My grandfather, Jessie Delbert Hill, and I had one of the strongest bonds there could be between grandfather and granddaughter!  I love the man so dearly, and even though he passed away 38 years ago he is still just as fresh and vibrant in my mind as when I was a little girl.  This is the man who loved for us to visit – took us to the strawberry patch above the barn in the spring to gather the luscious red berries, who showed me every vegetable growing in his garden, brought his chair out in the yard to just watch us play!  Pap, as we all called him, gave us a quarter and took us across the road to the little country store for a sack of candy – yes, in that day you COULD buy a sackful for a quarter!  Every visit started with a big hug and sitting on the arm of his chair to listen to his stories – many about how pretty Nannie Bell, my grandmother, was the first time he saw her!  How he told her he would marry her one day – which he did!  They were married at the age of 16 on June 27, 1911 – and lived to celebrate 62 years of marriage together.  There were stories of his days as a school bus driver.  And there were stories from his father, Isaiah, who fought for the Union during the Civil War.  I never tired of them.

Jessie Delbert Hill and Nannie Bell Coulter Hill on their 50th wedding anniversary – June 27, 1961.

Pap called me Tilly – he had a special name for everyone, and I loved mine!  No one else used that name – only Pap!  Probably because no one else could remember two names for the roughly 50 people in the family!  But Pap remembered them all!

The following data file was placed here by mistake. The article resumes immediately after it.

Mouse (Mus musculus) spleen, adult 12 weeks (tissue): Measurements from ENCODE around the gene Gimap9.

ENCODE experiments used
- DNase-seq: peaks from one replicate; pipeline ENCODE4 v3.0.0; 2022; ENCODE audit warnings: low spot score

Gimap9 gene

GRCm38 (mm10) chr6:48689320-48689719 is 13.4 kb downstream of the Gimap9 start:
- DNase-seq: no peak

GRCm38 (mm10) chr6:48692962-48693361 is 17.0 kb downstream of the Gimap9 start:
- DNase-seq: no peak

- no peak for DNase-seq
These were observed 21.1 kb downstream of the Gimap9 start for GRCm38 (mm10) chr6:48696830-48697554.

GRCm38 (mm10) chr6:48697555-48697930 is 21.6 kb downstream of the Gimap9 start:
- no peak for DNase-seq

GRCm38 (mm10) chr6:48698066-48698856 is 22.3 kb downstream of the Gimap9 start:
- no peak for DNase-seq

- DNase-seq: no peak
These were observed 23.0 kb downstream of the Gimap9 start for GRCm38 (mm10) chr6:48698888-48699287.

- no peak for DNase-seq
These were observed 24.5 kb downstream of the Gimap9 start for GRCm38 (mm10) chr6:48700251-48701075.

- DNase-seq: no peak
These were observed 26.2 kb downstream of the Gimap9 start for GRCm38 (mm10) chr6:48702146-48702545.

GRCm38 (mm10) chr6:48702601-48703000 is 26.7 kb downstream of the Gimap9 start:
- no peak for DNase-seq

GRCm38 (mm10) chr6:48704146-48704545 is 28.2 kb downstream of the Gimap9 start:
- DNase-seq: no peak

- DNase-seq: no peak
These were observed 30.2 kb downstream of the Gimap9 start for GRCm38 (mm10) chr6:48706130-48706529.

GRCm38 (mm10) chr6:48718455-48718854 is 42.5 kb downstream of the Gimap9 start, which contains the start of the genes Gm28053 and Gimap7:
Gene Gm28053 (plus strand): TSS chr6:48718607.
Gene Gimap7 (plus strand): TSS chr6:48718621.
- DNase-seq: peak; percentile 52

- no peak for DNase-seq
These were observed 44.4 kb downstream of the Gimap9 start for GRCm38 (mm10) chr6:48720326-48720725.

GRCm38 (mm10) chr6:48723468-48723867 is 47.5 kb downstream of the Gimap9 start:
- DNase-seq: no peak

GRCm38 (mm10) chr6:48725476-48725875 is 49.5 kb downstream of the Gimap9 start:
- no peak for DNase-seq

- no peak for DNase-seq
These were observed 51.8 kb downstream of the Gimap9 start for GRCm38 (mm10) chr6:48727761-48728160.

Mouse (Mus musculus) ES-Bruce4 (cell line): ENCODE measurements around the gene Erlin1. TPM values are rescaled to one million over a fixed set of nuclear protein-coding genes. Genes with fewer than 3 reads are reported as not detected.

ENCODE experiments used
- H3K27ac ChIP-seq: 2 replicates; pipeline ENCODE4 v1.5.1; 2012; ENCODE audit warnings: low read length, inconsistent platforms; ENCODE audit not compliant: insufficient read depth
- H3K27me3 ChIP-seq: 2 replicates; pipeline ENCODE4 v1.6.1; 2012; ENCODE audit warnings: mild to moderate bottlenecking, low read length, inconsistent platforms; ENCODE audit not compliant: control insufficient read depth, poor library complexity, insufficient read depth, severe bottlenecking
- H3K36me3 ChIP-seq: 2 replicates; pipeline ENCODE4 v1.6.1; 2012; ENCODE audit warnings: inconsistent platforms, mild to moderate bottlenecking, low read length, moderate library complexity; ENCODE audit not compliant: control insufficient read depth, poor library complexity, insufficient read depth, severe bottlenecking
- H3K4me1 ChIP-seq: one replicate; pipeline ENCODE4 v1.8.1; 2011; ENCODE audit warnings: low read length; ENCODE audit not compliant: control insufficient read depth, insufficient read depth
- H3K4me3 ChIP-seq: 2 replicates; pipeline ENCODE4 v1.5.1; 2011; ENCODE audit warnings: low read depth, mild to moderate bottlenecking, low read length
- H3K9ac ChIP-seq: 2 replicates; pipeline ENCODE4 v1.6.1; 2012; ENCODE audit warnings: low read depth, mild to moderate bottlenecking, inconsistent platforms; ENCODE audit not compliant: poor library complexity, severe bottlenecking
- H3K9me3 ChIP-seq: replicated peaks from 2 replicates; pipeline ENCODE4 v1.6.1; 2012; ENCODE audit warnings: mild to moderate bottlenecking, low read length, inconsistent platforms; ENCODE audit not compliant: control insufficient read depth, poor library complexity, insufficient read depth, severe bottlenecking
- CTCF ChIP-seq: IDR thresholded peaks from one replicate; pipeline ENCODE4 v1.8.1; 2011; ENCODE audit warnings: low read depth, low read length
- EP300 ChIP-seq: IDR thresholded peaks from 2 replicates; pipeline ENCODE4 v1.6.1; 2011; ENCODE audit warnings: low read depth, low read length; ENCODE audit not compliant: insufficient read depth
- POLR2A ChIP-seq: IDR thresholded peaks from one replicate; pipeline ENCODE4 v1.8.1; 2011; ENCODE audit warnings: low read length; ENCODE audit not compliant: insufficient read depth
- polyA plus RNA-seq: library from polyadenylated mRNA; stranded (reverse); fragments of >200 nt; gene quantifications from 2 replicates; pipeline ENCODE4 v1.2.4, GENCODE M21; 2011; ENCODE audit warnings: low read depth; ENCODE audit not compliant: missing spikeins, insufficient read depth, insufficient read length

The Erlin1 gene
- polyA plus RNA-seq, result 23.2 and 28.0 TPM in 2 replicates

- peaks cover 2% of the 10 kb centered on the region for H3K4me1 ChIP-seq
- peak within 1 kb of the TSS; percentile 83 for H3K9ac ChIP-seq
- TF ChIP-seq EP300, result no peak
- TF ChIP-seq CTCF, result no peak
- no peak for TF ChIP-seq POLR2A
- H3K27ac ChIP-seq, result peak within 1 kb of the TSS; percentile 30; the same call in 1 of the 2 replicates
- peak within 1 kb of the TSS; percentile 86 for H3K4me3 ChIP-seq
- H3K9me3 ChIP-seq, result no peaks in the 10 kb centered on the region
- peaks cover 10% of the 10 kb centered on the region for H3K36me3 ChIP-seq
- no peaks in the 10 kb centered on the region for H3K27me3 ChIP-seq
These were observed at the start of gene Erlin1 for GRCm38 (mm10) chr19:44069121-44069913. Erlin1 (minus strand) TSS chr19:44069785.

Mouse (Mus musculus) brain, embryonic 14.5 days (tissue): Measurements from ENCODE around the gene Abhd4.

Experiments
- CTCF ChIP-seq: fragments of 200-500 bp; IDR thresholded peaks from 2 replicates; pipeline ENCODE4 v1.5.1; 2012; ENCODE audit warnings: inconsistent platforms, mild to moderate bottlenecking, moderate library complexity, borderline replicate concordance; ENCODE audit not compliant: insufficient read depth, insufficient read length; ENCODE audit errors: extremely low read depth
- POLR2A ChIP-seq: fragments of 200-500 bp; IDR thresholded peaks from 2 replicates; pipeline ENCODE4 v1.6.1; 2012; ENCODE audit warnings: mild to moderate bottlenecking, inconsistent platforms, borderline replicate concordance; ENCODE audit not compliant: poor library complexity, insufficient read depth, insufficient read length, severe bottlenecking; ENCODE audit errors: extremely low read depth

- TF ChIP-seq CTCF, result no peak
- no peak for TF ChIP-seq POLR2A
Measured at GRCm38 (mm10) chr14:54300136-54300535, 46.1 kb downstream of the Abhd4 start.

Recently I found the draft registration card for World War I for my grandfather.  Even though he was of the age to be involved in that war, I had never heard him speak about it.  He was listed as 23 years old, living in Marion County, near Lebanon, a farmer.  His birthdate was August 8, 1894, born in Washington County, Kentucky.

Question #9.  Have you a father, mother, wife, child under 12, or a sister or brother under 12, solely dependent on you for support?  Answer.  Wife, 3 children under 12.  I suppose that was answering the question directly since the 3 children were ages 2, 1 and a newborn – William, Mary L. and Cleaver Hill.

Pap was listed as medium height and build, with brown eyes and red hair.  I’ve always heard about this famous red hair – but, of course, it was snow white by the time I came along.  Whenever a grandchild was born that was the first question asked – what color is its hair?

The card was filled out June 5, 1917, signed by Charles C. Boldrick.  My grandfather couldn’t write – his “X” was attested to by Mr. Boldrick.  Pap was not drafted – he saw no service  during the war.  I suppose taking care of a wife and three babies kept him at home.  How different could it have been otherwise?  If something had happened to him during the war I would never have existed.  My dad was born in 1935, next to the last child of Jessie Delbert and Nannie Bell Coulter Hill.  It seems like a small thing to have one soldier’s life taken during a war – but think of those many descendants who would not be alive today if that had been the case.  There are so many pieces to the puzzle of our genealogical ancestry – lose one piece and the whole picture falls apart.

I hope many of you have wonderful memories of a beloved grandfather or grandmother, aunt or uncle.  Adding documents to the memories rounds out a complete picture of our ancestors – and perhaps teaches us something we don’t know!  What have you found about an ancestor that was surprising?